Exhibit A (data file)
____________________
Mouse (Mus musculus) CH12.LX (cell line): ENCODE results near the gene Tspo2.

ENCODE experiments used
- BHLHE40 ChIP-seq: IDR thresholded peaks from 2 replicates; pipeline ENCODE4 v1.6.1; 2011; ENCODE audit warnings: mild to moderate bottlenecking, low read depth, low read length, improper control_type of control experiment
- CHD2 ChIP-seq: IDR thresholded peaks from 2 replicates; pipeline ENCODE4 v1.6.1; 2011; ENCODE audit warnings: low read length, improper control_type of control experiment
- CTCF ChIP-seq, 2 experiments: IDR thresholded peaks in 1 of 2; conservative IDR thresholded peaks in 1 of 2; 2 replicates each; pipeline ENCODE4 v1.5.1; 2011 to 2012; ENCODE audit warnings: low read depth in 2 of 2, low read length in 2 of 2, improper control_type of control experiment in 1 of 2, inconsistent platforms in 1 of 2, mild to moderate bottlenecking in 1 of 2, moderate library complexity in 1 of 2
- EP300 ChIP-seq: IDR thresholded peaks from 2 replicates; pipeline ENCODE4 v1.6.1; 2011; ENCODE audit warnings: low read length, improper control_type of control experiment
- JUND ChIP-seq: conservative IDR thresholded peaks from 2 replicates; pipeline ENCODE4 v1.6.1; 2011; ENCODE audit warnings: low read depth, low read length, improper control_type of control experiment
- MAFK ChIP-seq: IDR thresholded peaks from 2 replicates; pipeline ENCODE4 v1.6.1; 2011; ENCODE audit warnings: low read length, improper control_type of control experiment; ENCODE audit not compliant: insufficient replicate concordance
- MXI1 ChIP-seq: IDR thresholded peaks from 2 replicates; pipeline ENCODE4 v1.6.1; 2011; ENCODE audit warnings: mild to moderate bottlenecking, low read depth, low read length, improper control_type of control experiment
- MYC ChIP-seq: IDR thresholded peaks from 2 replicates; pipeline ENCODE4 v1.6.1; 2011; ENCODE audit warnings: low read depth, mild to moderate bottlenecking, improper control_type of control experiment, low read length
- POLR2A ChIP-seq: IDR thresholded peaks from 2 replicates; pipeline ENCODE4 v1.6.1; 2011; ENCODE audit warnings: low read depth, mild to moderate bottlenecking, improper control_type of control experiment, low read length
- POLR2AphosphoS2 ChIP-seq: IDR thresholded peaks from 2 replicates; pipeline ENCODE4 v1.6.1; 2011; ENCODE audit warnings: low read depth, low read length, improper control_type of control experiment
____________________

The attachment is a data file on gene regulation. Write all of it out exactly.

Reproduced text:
Mouse (Mus musculus) CH12.LX (cell line): ENCODE results near the gene Tspo2.

ENCODE experiments used
- BHLHE40 ChIP-seq: IDR thresholded peaks from 2 replicates; pipeline ENCODE4 v1.6.1; 2011; ENCODE audit warnings: mild to moderate bottlenecking, low read depth, low read length, improper control_type of control experiment
- CHD2 ChIP-seq: IDR thresholded peaks from 2 replicates; pipeline ENCODE4 v1.6.1; 2011; ENCODE audit warnings: low read length, improper control_type of control experiment
- CTCF ChIP-seq, 2 experiments: IDR thresholded peaks in 1 of 2; conservative IDR thresholded peaks in 1 of 2; 2 replicates each; pipeline ENCODE4 v1.5.1; 2011 to 2012; ENCODE audit warnings: low read depth in 2 of 2, low read length in 2 of 2, improper control_type of control experiment in 1 of 2, inconsistent platforms in 1 of 2, mild to moderate bottlenecking in 1 of 2, moderate library complexity in 1 of 2
- EP300 ChIP-seq: IDR thresholded peaks from 2 replicates; pipeline ENCODE4 v1.6.1; 2011; ENCODE audit warnings: low read length, improper control_type of control experiment
- JUND ChIP-seq: conservative IDR thresholded peaks from 2 replicates; pipeline ENCODE4 v1.6.1; 2011; ENCODE audit warnings: low read depth, low read length, improper control_type of control experiment
- MAFK ChIP-seq: IDR thresholded peaks from 2 replicates; pipeline ENCODE4 v1.6.1; 2011; ENCODE audit warnings: low read length, improper control_type of control experiment; ENCODE audit not compliant: insufficient replicate concordance
- MXI1 ChIP-seq: IDR thresholded peaks from 2 replicates; pipeline ENCODE4 v1.6.1; 2011; ENCODE audit warnings: mild to moderate bottlenecking, low read depth, low read length, improper control_type of control experiment
- MYC ChIP-seq: IDR thresholded peaks from 2 replicates; pipeline ENCODE4 v1.6.1; 2011; ENCODE audit warnings: low read depth, mild to moderate bottlenecking, improper control_type of control experiment, low read length
- POLR2A ChIP-seq: IDR thresholded peaks from 2 replicates; pipeline ENCODE4 v1.6.1; 2011; ENCODE audit warnings: low read depth, mild to moderate bottlenecking, improper control_type of control experiment, low read length
- POLR2AphosphoS2 ChIP-seq: IDR thresholded peaks from 2 replicates; pipeline ENCODE4 v1.6.1; 2011; ENCODE audit warnings: low read depth, low read length, improper control_type of control experiment